Lesson Plans: Grades 9-12

To Kill A Mockingbird and the Scottsboro Boys Trial: Profiles in Courage

Tools

The Lesson

Introduction

The Scottsboro Boys with their lawyer and guards (UPI photo, March, 1933).

The Scottsboro Boys with their lawyer and guards (UPI photo, March, 1933).

Credit: Courtesy of Famous American Trials at the Univesity of Missouri-Kansas City School of Law.

In an August 1960 book review, The Atlantic Monthly’s Phoebe Adams described To Kill A Mockingbird as “sugar-water served with humor ...”

Sugar-water? Far from it.

Harper Lee’s To Kill A Mockingbird highlights instances of heroism and courage in a small Alabama town riddled with the poverty and racial tensions characteristic of the south in 1935. The novel focuses on the Finch family over the course of two years—lawyer and father Atticus Finch; his ten-year-old son, Jem; and his six-year-old daughter, Jean Louise, aka Scout. Scout serves as the narrator of the book; her narration is based on her memories of the events leading up to, during, and after her father’s defense of a black man, Tom Robinson, accused of raping a white woman, Mayella Ewell. Through Scout’s inexperienced eyes (she is only eight at the conclusion of the novel), the reader encounters a world where people are judged by their race, inherited ideas of right and wrong dominate, and justice does not always prevail. Through the novel, Lee strives to illustrate the racial climate of the South in the 1930s, a time when Jim Crow was the law of the land, racial segregation was entrenched, and mob rule could chew up and spit out the individual.

By observing Atticus Finch’s responses to the threats and gibes of the anti-Tom Robinson faction and his sensitive treatment towards Tom Robinson and his family and friends, the reader—again through Scout’s eyes—discovers what it means to behave morally—to do the right thing—in the face of tremendous social pressure. By observing her father, Scout gradually discovers that moral courage is both more complicated and more difficult to enact than the physical courage most familiar and understandable to children.

In short, To Kill A Mockingbird reveals the heroic nature of acting with moral courage when adhering to social mores would be far less dangerous. At a time in the South when it was outrageous and practically unthinkable for a white person to look at the world from a minority’s perspective, Harper Lee has Atticus explain to Scout: "You never really understand a person until you consider things from his point of view—until you climb into his skin and walk around in it" (36); for Atticus Finch, climbing into someone’s skin and walking around in it represents true courage.

Lesson One asks students to read To Kill A Mockingbird carefully with an eye for all instances and manifestations of courage, but particularly those of moral courage. Lesson Two also requires students to study select court transcripts and other primary source material from the second Scottsboro Boys Trial of 1933, a continuation of the first trial in which two young white women wrongfully accused nine African-American youths of rape.

Guiding Questions

  • How does awareness of a historical event such as the Scottsboro Boys Trial vivify Tom Robinson’s story in To Kill A Mockingbird?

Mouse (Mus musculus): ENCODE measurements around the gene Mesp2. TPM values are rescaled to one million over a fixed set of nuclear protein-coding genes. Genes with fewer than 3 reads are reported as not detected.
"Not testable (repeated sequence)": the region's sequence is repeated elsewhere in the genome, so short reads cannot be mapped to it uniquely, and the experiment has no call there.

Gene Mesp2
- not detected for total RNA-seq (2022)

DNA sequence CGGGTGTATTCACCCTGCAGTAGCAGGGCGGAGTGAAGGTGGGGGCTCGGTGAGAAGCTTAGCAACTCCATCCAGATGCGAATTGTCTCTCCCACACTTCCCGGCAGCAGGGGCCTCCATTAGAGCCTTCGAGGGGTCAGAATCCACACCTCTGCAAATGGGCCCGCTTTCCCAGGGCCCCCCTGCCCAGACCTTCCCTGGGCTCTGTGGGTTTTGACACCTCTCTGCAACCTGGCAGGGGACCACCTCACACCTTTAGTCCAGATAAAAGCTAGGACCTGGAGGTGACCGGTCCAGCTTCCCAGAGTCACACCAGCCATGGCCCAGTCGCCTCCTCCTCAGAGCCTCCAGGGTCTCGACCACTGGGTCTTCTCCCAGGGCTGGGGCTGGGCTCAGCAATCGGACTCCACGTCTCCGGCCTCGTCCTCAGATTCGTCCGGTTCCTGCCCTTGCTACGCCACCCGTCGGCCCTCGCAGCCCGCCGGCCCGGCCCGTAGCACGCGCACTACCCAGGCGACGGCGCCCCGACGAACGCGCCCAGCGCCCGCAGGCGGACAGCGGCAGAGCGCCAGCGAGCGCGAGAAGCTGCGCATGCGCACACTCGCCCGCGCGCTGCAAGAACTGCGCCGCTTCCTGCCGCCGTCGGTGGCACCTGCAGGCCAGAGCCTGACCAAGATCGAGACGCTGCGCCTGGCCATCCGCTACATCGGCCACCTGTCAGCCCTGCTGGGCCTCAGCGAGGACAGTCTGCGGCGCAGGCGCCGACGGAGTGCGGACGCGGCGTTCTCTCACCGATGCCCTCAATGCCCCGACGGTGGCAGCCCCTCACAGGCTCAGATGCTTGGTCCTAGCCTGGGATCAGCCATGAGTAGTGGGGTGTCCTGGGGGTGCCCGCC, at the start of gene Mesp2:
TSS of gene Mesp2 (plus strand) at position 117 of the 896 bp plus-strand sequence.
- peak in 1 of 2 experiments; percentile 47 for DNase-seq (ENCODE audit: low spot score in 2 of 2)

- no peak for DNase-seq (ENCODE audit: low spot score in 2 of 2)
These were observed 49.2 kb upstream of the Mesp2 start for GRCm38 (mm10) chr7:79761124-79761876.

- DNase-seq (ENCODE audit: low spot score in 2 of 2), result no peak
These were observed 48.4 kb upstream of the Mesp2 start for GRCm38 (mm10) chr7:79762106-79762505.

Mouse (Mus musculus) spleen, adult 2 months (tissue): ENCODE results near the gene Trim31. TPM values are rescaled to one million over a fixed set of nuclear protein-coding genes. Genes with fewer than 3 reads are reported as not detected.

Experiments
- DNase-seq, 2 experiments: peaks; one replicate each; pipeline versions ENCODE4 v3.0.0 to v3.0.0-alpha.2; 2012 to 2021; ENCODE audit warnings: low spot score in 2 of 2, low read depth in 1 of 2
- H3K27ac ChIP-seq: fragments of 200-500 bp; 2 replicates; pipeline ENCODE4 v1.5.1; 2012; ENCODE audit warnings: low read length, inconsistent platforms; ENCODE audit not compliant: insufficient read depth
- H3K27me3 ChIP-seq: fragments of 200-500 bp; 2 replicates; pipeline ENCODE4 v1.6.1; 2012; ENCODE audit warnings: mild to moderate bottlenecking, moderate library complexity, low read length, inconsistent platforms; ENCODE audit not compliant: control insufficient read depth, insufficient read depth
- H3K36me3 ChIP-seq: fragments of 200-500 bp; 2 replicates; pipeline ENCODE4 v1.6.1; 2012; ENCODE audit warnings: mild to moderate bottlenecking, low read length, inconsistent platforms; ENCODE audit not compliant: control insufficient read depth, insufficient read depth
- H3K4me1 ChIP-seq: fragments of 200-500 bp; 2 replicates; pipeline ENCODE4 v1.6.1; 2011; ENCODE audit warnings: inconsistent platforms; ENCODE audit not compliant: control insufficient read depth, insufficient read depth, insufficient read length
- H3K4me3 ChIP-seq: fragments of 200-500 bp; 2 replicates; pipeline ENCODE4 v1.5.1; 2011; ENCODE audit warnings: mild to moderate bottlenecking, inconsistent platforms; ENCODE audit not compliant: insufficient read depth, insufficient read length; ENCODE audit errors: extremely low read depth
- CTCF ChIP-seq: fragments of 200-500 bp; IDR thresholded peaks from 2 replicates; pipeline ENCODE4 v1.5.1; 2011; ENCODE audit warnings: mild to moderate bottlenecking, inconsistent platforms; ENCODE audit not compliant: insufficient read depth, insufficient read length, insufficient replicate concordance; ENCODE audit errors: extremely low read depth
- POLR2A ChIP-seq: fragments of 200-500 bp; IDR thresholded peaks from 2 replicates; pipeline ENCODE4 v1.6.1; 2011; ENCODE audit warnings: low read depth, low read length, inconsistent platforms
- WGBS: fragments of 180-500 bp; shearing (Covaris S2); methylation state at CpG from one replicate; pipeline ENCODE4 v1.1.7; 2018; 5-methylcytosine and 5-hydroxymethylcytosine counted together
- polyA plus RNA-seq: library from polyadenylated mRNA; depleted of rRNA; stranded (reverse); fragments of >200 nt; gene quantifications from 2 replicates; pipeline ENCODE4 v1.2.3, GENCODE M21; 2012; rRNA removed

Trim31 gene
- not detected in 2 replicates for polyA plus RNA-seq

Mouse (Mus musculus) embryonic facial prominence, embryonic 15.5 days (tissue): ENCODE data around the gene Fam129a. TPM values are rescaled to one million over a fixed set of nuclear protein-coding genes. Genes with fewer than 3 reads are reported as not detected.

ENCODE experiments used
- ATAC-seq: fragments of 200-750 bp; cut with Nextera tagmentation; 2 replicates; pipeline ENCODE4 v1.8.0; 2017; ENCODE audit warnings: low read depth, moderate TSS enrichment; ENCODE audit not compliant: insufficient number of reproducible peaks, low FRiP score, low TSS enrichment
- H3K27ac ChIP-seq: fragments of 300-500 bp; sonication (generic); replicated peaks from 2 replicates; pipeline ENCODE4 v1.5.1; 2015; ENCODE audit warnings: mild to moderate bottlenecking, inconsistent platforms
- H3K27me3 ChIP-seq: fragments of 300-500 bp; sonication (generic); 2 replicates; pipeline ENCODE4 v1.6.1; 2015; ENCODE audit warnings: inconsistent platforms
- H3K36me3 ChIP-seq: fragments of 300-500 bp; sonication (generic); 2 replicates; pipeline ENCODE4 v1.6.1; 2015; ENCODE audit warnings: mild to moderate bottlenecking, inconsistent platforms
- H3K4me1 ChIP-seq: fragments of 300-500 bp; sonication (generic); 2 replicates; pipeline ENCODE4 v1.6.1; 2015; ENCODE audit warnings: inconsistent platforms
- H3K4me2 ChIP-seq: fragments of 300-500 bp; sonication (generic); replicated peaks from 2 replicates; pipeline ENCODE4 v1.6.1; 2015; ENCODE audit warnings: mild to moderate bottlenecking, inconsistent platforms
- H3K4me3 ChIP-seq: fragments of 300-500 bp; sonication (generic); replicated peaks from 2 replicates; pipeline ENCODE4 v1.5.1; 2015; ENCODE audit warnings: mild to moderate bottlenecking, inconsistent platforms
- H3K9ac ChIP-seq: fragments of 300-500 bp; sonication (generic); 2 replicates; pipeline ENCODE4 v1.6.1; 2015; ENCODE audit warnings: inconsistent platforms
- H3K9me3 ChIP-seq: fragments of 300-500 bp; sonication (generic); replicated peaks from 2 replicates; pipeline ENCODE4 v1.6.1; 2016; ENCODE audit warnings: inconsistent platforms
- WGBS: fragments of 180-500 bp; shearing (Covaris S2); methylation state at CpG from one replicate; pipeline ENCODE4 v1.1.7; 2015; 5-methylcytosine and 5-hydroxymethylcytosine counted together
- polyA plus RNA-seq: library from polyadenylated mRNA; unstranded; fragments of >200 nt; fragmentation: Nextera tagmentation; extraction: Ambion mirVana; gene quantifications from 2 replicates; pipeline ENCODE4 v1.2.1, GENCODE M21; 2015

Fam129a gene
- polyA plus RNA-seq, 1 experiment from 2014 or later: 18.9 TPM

Learning Objectives

  • To expose the students to the history and cultural milieu of the deep South in 1935 America
  • To demonstrate close textual reading
  • To gain an awareness of how one’s society might force its citizens to take unpopular, but moral, stances in order to promote change.

Preparation Instructions

  • Review the lesson plan. Locate and bookmark suggested materials and other useful websites. Download and print out documents you will use and duplicate copies as necessary for student viewing.
  • In preparation for student activities, download the chart worksheets on the trial participants and Mockingbird characters, available here as PDFs (and as an interactivefor trial participants), which will help students frame the attributes and development of characters in the novel. Print out and make an appropriate number of copies of any handouts you plan to use in class.
  • Note: This lesson plan has a companion lesson—Profiles in Courage: Harper Lee’s To Kill A Mockingbird. It is recommended that teachers complete that lesson before beginning this one.

Lesson Activities

Activity 1. A Historical Document: Introduction to the 1931 Scottsboro Trial

Students should read the eight-page "REPORT ON THE SCOTTSBORO, ALA. CASE" made by Miss Hollace Ransdall for the American Civil Liberties Union on May 27, 1931. Miss Ransdall, a teacher and a social activist, was invited by the American Civil Liberties Union to investigate the first of the Scottsboro Boys trials in 1931 and its aftermath. She traveled throughout northern Alabama and southern Tennessee interviewing as many individuals she could who had been involved in (namely the accusers, Ruby Bates and Victoria Price), or who had observed first hand, the case. For this activity students should compare Miss Ransdall’s point of view of the Scottsboro Boys Trial with that of Scout’s view of Tom Robinson’s trial, chapters 18-20. Both accounts are in first person. How does Miss Ransdall’s adult point of view of a rape case—examined second hand—compare with Scout’s first-hand, child’s point of view of Tom Robinson’s case? Does one narration have strengths that the other does not have? Do any of Miss Ransdall’s observations stand out as being courageous in their honesty for the time in which they were made? Do any of Scout’s observations about her father highlight his own moral courage? Does her reference to him as Atticus emphasize his role as a moral arbiter?